UFC honchos, fighters and fans have long cherished the unique ritual that is the post-fight bonus check. However, UFC president Dana White has now suggested that, thanks to all of these (expletive) crybaby comments about fighter pay from all these (expletive) who don't know (expletive) about business, the UFC might do away with those bonuses. Happy now, bro? You like that? Be careful what you (expletive) complain about, people.
But take heart. As this saga continues to unfold, I believe White and the rest of the UFC brain trust will be buoyed to learn that I, slideshow writer Scott Harris from Bleacher Report, am standing strong against these nefarious forces. I will never allow some uninformed, unruly, unsanitary mob to dictate how or whether I distribute my UFC post-fight accolades.
For the uninitiated, my bonuses are exactly like those of the UFC, except they cover the entire month and don't offer "pay" in the traditional sense. Rather, for reasons of marketplace economics that are too complex to explain in this space, I offer slideshow slides instead of dollars. Chuckle if you must. Just don't forget that you could be looking at the primary bonus model of the future! Not chuckling anymore, are you? I thought not.
So without further ado, and with my fist raised defiantly to the heavens, I offer my selections for UFC knockout, submission and fight of the month.
In addition to these staples, I've been known to throw in some random bonus bonuses. Did I do that this month? Read on, why don't you. And if you're interested, check out the May bonuses here.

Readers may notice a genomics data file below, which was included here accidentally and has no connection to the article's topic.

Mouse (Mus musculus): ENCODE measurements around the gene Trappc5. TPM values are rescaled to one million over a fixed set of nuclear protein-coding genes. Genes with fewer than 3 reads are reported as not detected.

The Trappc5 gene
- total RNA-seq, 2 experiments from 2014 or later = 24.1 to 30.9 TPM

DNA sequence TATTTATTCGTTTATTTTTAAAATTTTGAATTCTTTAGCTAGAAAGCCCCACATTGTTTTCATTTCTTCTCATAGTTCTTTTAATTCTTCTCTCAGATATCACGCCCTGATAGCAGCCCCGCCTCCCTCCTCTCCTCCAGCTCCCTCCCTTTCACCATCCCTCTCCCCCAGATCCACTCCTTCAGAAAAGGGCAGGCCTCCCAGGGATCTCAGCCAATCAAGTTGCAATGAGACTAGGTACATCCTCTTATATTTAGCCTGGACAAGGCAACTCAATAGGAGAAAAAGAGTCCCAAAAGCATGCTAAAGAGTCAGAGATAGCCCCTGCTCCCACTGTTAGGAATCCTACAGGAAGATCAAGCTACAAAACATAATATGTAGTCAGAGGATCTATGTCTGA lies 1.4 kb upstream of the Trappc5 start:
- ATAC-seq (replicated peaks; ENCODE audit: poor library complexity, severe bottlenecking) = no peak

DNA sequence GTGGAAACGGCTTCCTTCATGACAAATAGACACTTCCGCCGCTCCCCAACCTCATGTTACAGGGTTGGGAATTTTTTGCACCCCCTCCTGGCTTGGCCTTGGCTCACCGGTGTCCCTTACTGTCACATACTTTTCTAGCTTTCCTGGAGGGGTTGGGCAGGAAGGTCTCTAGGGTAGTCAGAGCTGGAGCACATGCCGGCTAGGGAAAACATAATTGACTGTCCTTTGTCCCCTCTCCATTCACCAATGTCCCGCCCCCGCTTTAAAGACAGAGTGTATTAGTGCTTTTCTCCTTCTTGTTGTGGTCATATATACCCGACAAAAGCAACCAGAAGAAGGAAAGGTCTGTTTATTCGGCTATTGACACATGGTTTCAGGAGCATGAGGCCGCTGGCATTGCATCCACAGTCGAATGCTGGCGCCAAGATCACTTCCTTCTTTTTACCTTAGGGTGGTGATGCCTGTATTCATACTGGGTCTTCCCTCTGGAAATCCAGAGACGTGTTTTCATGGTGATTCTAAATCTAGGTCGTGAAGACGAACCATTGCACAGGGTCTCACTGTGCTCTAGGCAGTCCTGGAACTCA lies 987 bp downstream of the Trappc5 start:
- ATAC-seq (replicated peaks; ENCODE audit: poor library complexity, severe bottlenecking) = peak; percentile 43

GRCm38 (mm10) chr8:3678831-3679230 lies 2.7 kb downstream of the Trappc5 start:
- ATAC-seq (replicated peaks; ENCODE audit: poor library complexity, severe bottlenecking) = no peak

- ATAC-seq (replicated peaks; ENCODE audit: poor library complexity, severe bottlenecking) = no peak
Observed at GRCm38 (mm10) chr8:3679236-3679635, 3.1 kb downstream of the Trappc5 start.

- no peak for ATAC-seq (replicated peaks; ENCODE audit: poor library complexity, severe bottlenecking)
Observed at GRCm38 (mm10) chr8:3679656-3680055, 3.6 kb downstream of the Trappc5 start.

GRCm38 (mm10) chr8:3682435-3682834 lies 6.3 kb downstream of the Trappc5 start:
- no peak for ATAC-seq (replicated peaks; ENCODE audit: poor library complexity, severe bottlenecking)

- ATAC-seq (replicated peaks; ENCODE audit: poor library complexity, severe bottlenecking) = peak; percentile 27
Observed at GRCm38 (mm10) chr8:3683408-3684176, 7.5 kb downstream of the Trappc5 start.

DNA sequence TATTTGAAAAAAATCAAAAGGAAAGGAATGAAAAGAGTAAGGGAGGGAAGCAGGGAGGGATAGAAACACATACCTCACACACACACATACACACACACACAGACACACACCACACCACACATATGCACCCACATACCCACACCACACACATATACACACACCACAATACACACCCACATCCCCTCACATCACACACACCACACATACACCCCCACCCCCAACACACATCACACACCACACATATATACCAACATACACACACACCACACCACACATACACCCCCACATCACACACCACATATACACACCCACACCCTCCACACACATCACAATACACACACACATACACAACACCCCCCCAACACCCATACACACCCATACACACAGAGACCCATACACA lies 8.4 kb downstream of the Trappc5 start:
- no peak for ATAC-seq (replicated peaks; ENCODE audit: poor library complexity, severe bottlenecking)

Shawn Jordan knocks out Pat Barry
At UFC 161, Shawn Jordan crumpled Pat Barry with an uppercut and then tossed his turtled-up body to the side. In only 59 seconds, the former LSU footballer had earned his biggest UFC win to date, breathed a small bit of life into a moribund event and redeemed himself for that 2012 snoozer loss to Cheick Kongo. Not a bad night's work.
The UFC on Fuel 10 opener doubled as the nastiest submission of the evening.
And that's saying something, given that the event set a record in the submission department (more on that in a second).
Making Antonio Braga Neto's filthy kneebar on Anthony Smith even more impressive was that it was his UFC debut. The merciless crank hinted that the 25-year-old middleweight may be equal to his hype.
Two ill-tempered light heavyweights were returning from drug suspensions. Rafael Cavalcante was also making his UFC debut after a rock-solid run in Strikeforce, among other promotions. "Feijao" got the better of it early on, working his jab and tenderizing Silva. But he got tired, and toward the end of the first round, Silva grabbed the momentum—hammering Cavalcante against the fence and ultimately putting him down.
After scoring his first UFC victory—a clear if fairly unexciting decision over John Maguire at UFC 161—Canadian Mitch Clarke dissolved into joyful tears before a crowd of his countrymen, repeatedly saying "That's all I wanted!"
It was impossible not to be moved by the emotional reaction, and the celebration probably won him more fans than the actual fight.
Erick Silva, one of many submission winners at UFC on Fuel 10.
With eight submission wins on its docket, UFC on Fuel 10 set (by a pretty comfortable margin) a new Zuffa-era UFC record for most submissions in a single event.
It began with a kneebar (courtesy of Braga Neto) and ended with Fabricio Werdum's armbarring of Antonio Rodrigo Nogueira. In between, Caio Magalhaes, Raphael Assuncao, Rony Jason, Daniel Sarafian, Erick Silva and Leonardo Santos all did their best to wrest free a limb or collapse a throat, all to the delight of the Brazilian crowd.
Dan Henderson had a dull loss at UFC 161.
Dan Henderson's actually sleeping in this photo. He sleeps with his eyes open. Creepy, right? That's what I said.
But Hendo bravely did his part for problem sleepers and boredom enthusiasts everywhere, as he MMA-slow-danced to a decision loss to Rashad Evans at UFC 161. Ryan Jimmo, Tyron Woodley, Jake Shields and pretty much every other fighter on the card chipped in. A true team effort.